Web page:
It seems like we only hear about health reform’s effect on women when the subject turns to reproductive rights, like it did last week. But there’s much more to the new law, as Marcia D. Greenburger, founder and co-president of the National Women’s Law Center points out:
“The health care industry and health care insurance in general has been riddled with the most discriminatory and unfair practices to women. This law is a giant leap forward to dismantling the unfairness that has been a part of the system.”
Here are ten things in the Affordable Care Act that will help end discrimination and improve women’s health. We bet you haven’t heard of most of them.
1. Ends sex discrimination in health insurance
Before the Affordable Care Act, insurers in most states could charge women more than men for the exact same coverage (even for policies that didn’t include maternity care)– a practice called “gender rating.”
- For women purchasing their own coverage on the individual market, their premiums were anywhere from 4% to 48% more than for men, a difference of up to hundreds of dollars a year.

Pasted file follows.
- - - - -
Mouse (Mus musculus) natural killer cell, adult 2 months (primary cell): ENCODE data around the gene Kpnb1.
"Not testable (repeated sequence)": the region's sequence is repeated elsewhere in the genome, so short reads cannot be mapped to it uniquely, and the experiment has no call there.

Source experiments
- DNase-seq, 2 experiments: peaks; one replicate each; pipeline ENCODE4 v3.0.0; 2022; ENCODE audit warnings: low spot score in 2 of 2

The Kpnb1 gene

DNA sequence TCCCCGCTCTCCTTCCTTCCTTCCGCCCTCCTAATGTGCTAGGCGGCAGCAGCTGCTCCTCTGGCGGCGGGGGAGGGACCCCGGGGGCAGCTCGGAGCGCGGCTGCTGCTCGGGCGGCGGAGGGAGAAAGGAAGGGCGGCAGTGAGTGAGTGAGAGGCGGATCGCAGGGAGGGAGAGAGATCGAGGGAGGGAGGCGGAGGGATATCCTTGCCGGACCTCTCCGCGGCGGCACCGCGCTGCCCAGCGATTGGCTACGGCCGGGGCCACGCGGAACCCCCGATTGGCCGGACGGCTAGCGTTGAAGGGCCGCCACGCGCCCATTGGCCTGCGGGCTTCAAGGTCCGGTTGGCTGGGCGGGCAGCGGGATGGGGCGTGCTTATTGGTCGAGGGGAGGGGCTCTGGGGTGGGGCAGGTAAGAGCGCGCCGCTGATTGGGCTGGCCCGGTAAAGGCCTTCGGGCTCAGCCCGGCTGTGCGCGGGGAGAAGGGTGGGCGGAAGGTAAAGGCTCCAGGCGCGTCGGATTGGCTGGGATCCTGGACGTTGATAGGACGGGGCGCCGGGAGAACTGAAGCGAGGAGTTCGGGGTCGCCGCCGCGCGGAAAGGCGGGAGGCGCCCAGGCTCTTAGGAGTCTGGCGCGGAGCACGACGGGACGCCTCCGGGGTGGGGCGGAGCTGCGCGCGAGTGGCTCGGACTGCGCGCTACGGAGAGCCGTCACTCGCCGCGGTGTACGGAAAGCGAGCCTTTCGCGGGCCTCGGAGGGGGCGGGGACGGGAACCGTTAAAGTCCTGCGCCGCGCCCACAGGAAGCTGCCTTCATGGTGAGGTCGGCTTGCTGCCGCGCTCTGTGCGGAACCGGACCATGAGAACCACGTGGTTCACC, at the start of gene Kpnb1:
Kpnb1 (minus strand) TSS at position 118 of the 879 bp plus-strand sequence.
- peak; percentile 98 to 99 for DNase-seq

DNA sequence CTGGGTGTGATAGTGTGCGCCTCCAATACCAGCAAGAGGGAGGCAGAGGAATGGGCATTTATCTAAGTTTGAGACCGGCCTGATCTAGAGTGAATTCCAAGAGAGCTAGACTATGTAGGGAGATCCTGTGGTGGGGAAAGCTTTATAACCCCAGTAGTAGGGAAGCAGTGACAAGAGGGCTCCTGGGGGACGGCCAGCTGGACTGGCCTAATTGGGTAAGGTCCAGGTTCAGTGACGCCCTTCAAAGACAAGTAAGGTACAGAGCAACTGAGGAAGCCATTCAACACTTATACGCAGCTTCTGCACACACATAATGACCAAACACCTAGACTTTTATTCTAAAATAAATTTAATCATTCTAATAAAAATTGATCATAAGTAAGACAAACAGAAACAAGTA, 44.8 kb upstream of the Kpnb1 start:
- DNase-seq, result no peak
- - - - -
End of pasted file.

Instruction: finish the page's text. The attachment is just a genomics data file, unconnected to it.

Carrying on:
- For women who get coverage through their job, federal laws against discrimination in the workplace prevented employers from passing along the higher costs. But those higher costs still had an effect, as the NY Times explains:
“Gender rating has taken a particular toll on smaller or midsize businesses with many women, like home-health care, child care and nonprofits. As a result, some businesses have been unable to offer health coverage or have been able to afford it only by using plans with very high deductibles.”
Starting in 2014, insurance companies will no longer be able to charge women more than men.
2. Bans denial of coverage for pre-existing conditions
A number of the “pre-existing conditions” insurers used to deny coverage were specific to women:
Advocates for women’s health said one of the new law’s benefits would be to ban the denial of health coverage to women who have had a prior Caesarean section or been victims of domestic violence. Some companies providing individual policies have refused coverage in those circumstances, regarding Caesareans or beatings as pre-existing conditions that were likely to be predictors of higher expenses in the future.
The Times article cites the example of one woman who was denied coverage because she had a medically mandated C-section. The insurance company explained in a letter that if she had been “sterilized” she would have been eligible for coverage.
Starting in 2014, insurers can no longer deny coverage based on pre-existing conditions.